Disablity Rights N.C. on Tuesday renewed its call for state prison officials to ban solitary confinement for young prisoners, following President Barack Obama’s federal prison ban on Monday. The top state prison official said he agrees, and is working toward that goal.
“These are young people who need help, and solitary confinement does the opposite, causing long-lasting psychological harm,” Vicki Smith, the group’s executive director, said in a statement. “Paranoia, hallucinations, difficulties with impulse control, depression, aggression, even suicidal ideation … the science shows isolation contributes to mental illness. It’s simply not right to subject struggling youth to this abusive practice,” said Vicki Smith, Executive Director of Disability Rights NC.
The organization says its spot checks indicate 21 to 38 percent of the 16- to 17-year-old prisoners in North Carolina are in restrictive housing. It called for more physical exercise and mental health assessments.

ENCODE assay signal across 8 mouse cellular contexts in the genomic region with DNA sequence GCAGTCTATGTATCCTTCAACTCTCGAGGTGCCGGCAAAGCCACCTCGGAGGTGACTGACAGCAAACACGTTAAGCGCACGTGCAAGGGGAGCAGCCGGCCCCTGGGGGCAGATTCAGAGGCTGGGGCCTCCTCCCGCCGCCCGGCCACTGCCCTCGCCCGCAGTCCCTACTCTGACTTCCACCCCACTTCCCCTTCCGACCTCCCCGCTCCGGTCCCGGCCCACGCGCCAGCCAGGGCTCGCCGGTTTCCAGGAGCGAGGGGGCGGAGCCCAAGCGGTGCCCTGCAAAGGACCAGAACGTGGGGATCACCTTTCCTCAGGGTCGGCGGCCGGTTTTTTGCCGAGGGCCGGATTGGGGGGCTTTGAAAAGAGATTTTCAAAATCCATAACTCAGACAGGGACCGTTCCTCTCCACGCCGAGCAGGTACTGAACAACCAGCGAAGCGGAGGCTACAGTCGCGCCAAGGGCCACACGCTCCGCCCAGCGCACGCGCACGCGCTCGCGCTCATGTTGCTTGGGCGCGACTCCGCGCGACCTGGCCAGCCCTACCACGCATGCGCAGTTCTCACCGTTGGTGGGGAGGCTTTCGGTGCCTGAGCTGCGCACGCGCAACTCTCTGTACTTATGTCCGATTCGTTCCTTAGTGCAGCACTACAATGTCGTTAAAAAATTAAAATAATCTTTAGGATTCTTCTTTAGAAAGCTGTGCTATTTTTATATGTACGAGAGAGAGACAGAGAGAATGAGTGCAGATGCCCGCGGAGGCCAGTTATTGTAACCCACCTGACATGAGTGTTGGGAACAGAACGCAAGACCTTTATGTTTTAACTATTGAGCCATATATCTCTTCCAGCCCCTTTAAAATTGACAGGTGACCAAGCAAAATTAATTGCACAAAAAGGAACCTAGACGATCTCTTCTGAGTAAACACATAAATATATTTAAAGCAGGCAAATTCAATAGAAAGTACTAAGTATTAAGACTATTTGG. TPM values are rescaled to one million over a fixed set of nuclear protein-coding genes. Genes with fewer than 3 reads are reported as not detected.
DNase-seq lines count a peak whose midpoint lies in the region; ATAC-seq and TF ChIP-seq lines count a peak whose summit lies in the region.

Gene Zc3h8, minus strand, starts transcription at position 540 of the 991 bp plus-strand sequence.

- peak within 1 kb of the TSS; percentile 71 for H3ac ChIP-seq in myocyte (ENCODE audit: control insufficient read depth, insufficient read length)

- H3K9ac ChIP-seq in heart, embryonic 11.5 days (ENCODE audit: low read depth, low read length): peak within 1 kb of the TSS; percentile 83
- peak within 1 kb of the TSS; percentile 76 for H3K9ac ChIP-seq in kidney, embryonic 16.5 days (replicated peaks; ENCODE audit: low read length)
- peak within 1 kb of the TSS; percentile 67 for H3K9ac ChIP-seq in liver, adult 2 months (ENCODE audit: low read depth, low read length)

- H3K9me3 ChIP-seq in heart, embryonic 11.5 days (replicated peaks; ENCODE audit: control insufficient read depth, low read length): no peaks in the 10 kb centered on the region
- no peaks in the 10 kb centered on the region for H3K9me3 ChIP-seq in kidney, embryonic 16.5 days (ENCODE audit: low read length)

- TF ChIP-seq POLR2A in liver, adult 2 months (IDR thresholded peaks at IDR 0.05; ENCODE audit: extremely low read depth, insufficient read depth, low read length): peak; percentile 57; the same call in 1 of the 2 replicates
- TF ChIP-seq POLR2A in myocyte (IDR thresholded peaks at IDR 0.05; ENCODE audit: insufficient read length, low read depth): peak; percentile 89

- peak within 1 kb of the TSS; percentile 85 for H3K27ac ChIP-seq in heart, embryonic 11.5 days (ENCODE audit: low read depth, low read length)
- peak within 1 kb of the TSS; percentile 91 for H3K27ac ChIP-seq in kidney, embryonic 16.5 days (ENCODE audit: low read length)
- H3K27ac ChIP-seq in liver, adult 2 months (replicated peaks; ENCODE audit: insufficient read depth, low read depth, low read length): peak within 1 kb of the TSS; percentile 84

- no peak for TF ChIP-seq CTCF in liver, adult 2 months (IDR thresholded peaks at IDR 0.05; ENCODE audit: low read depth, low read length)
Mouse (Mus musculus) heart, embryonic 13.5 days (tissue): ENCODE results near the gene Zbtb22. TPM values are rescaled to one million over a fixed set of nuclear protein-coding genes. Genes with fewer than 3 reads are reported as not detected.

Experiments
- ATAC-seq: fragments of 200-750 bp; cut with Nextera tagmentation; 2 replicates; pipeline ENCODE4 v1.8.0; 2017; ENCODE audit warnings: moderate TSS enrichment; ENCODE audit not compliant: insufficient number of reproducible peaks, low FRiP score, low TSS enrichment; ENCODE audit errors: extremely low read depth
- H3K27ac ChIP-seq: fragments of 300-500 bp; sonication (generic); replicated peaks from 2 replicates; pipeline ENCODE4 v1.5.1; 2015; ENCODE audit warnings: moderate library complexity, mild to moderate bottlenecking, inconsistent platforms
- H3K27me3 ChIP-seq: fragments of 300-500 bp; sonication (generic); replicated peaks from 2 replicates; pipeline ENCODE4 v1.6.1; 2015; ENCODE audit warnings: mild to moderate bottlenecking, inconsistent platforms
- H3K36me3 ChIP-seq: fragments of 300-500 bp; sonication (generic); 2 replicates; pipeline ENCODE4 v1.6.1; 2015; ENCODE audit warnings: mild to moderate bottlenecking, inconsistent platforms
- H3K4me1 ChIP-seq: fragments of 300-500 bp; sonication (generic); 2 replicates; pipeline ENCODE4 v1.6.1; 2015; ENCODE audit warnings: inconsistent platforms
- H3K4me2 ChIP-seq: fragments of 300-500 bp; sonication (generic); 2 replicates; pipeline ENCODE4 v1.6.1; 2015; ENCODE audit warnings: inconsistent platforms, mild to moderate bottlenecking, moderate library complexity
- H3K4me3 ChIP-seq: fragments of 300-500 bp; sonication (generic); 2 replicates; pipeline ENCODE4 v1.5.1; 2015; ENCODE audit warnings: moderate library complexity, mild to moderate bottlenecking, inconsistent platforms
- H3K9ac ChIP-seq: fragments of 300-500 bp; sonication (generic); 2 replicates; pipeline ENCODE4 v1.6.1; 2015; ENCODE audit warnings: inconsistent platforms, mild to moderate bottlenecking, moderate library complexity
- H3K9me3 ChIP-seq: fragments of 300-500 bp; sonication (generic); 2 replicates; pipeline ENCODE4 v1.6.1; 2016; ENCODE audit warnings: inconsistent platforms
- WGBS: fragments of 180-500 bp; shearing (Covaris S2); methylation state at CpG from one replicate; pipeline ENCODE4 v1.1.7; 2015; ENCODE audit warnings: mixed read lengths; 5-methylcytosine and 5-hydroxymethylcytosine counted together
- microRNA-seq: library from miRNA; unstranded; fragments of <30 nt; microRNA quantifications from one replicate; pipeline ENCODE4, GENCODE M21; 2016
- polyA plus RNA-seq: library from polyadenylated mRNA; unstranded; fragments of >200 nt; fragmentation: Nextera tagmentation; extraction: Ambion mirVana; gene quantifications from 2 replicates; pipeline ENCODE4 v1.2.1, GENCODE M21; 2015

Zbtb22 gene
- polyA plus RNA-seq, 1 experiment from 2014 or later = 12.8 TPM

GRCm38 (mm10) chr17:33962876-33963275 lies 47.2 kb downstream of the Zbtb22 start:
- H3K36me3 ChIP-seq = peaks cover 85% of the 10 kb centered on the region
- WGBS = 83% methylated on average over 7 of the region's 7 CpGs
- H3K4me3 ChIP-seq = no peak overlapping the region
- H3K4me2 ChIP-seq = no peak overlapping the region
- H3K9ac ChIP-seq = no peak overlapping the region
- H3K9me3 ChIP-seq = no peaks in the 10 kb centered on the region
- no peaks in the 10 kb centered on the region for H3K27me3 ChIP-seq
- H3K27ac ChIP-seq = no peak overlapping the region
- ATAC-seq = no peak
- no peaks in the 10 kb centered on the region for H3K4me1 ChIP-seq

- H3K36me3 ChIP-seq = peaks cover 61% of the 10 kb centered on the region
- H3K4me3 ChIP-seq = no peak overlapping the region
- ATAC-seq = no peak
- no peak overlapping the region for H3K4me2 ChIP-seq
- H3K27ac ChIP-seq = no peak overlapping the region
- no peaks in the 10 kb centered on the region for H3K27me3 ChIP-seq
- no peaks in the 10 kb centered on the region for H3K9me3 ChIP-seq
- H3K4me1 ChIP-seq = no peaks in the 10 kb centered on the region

David Guice, commissioner of adult correction and juvenile justice, issued this response on Tuesday evening:
“I believe that we should end restrictive housing for youth sentenced to our state’s adult prison system. We are already working on a path to accomplish that goal and to reduce the use of restrictive housing for all inmate age groups.
“In August, the state’s juvenile justice system adopted a policy that effectively ended segregated housing for juveniles in the state’s youth development centers. Using that as a basis, the adult prison system is currently working to develop a similar policy, eliminating segregation for the fewer than 70 inmates ages 16 and 17 who were sentenced as adults and housed in the adult prison system.
“Change like this requires policy development, a cultural shift, staff training and input from advocates and stakeholders. We have been at the table with representatives from Disability Rights, the ACLU, National Alliance for the Mentally Ill, North Carolina Prisoner Legal Services and other groups through this process and they have been providing input. We are also receiving technical assistance from the Vera Institute of Justice through its Safe Alternatives to Segregation project. I am pushing this forward without delay, while also taking care to make sure we get it right, keeping our inmates, staff and the public safe.”